Background Reconstruction of anomalous left pulmonary veins (ALPV) requires an anastomosis at a nonanatomic position, posing the potential risk of pulmonary vein obstruction (PVO). Methods The 514 patients who were diagnosed with a pulmonary vein abnormality from 1990 to 2010 were reviewed. Thirty-eight patients (7.4%; median age, 1.4 years; interquartile range, 0.1 to 5.7 years) were identified. ALPV was diagnosed as an isolated anomaly in 23 (61%) or as part of mixed total anomalous pulmonary venous drainage in 15 (39%). Patients were divided into 3 groups (group 1: partial ALPV, treated; group 2: total ALPV, treated; or group 3: partial ALPV, untreated). Freedom from poor clinical (death/reoperation) and functional (any PVO, mean pressure gradient > 3 mm Hg) outcomes were analyzed. Results Repair in 30 ALPV patients (79%) was performed with direct anastomosis to the left atrium (n = 26 [68%]) or by sutureless repair (n = 4 [11%]). Two deaths occurred in group 2 (heart failure and PVO). The 4 reoperations in group 2 were prompted by PVO and occurred within 6 months of the initial repair. There was a nonsignificant trend of lower freedom from poor outcomes in group 2 (74.6%) vs group 1 (100%) at 10 years (p = 0.105). There was no difference in the incidence of any left PVO among the groups (p = 0.381). Severe left PVO did not develop in group 3 (n = 8 [21%]). Conclusions Total ALPV carries a high risk of early PVO. Thus, the optimal surgical approach remains elusive. Untreated partial ALPV remained unobstructed during midterm follow-up. Therefore, surgical treatment may not be necessary in patients with partial ALPV.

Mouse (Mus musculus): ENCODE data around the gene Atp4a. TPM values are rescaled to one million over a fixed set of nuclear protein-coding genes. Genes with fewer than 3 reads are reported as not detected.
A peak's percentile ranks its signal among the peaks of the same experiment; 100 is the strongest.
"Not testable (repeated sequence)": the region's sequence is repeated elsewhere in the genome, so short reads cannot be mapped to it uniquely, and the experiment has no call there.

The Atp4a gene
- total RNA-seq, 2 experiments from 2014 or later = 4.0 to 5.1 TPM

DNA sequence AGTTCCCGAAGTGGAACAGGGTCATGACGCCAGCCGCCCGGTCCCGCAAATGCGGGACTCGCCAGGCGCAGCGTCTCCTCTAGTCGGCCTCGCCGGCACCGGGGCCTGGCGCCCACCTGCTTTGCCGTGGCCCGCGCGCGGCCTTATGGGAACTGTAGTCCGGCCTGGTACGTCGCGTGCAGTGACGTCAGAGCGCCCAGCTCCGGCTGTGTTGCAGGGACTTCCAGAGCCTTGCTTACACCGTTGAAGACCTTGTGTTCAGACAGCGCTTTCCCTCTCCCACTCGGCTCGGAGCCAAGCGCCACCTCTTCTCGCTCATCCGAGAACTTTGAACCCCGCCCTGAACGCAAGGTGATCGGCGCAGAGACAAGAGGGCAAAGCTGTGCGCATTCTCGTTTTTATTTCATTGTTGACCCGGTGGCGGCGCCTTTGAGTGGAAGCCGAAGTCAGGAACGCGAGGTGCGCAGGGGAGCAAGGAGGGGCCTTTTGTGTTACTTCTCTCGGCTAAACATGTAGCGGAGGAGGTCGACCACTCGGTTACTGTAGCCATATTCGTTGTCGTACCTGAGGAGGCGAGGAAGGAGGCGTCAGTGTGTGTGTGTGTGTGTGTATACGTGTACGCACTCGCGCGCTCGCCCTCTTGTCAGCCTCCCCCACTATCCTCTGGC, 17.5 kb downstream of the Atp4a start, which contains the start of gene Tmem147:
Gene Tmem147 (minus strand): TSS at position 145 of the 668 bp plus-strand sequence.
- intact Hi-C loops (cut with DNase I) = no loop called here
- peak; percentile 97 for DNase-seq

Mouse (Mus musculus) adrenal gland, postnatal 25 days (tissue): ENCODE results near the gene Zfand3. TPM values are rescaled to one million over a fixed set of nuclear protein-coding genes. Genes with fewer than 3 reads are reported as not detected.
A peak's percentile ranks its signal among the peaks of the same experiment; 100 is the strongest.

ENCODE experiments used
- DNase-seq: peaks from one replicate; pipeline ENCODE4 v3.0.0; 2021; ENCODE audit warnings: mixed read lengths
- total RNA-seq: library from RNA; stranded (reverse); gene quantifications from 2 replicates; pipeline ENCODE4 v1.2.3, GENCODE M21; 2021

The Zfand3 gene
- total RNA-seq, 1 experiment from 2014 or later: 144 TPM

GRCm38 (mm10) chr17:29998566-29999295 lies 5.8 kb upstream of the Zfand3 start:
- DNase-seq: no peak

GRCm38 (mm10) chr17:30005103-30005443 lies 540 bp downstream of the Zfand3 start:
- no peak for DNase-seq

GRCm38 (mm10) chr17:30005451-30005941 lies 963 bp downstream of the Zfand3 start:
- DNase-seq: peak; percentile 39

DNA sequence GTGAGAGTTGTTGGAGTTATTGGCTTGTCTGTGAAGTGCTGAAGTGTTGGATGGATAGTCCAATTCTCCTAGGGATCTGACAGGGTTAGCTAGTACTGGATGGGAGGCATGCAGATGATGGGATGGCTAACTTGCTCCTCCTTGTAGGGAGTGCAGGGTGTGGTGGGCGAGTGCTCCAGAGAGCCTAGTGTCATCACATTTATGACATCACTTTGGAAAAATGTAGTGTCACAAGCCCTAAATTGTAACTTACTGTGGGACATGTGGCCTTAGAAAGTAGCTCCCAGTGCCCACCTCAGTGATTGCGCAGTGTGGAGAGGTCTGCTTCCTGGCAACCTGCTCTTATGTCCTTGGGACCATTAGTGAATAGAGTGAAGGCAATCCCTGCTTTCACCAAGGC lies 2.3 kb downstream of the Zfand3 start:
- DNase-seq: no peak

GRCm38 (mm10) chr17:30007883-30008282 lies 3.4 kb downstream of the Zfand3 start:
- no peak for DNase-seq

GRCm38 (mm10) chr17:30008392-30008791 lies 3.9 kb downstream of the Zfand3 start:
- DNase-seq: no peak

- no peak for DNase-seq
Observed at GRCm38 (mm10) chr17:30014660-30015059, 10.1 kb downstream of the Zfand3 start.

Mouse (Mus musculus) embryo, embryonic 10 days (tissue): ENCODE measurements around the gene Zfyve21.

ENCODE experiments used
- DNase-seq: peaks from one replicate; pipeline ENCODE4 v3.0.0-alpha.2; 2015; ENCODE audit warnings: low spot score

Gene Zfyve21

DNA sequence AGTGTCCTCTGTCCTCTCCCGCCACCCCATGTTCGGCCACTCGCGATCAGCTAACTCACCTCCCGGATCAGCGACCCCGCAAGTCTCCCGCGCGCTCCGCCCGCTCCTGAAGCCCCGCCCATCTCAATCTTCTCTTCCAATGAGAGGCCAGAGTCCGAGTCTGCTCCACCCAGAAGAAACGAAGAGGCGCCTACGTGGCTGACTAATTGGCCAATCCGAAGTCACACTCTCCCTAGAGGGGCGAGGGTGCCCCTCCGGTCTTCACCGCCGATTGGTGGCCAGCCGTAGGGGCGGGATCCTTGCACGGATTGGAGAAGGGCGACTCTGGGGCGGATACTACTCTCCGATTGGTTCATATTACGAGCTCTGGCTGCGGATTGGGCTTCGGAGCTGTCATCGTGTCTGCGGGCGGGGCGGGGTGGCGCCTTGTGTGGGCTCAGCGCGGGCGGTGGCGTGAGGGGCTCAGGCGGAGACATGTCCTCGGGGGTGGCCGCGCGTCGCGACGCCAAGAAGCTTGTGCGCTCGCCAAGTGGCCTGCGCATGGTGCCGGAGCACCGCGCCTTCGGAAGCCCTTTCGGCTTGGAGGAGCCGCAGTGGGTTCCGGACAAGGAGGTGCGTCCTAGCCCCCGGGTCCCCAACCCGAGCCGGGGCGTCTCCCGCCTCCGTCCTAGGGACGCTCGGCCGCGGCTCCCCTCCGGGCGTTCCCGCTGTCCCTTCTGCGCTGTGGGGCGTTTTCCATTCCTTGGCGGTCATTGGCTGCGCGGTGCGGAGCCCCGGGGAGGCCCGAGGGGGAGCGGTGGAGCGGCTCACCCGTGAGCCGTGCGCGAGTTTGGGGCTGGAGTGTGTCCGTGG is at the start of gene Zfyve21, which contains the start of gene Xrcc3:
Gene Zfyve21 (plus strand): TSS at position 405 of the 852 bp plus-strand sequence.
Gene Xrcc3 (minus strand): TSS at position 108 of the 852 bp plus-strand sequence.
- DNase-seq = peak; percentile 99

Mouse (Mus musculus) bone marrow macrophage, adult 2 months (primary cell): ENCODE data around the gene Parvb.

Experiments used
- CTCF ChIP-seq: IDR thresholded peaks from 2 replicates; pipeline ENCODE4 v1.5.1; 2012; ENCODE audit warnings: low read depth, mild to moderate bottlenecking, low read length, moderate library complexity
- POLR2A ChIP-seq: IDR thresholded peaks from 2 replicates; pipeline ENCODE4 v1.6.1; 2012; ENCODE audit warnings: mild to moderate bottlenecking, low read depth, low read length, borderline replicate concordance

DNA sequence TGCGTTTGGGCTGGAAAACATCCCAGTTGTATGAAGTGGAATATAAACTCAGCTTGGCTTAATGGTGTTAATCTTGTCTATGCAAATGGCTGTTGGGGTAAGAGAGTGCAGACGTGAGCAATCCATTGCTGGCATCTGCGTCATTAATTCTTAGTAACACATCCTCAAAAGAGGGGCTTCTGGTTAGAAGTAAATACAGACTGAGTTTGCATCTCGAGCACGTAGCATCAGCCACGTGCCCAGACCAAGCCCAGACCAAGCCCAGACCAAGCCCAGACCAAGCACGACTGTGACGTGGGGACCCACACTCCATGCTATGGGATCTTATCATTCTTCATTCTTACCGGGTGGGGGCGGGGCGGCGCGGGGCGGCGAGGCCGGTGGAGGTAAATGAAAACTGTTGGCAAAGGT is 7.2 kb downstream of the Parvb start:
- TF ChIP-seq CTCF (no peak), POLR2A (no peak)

ASJC Scopus subject areas
- Pulmonary and Respiratory Medicine
- Cardiology and Cardiovascular Medicine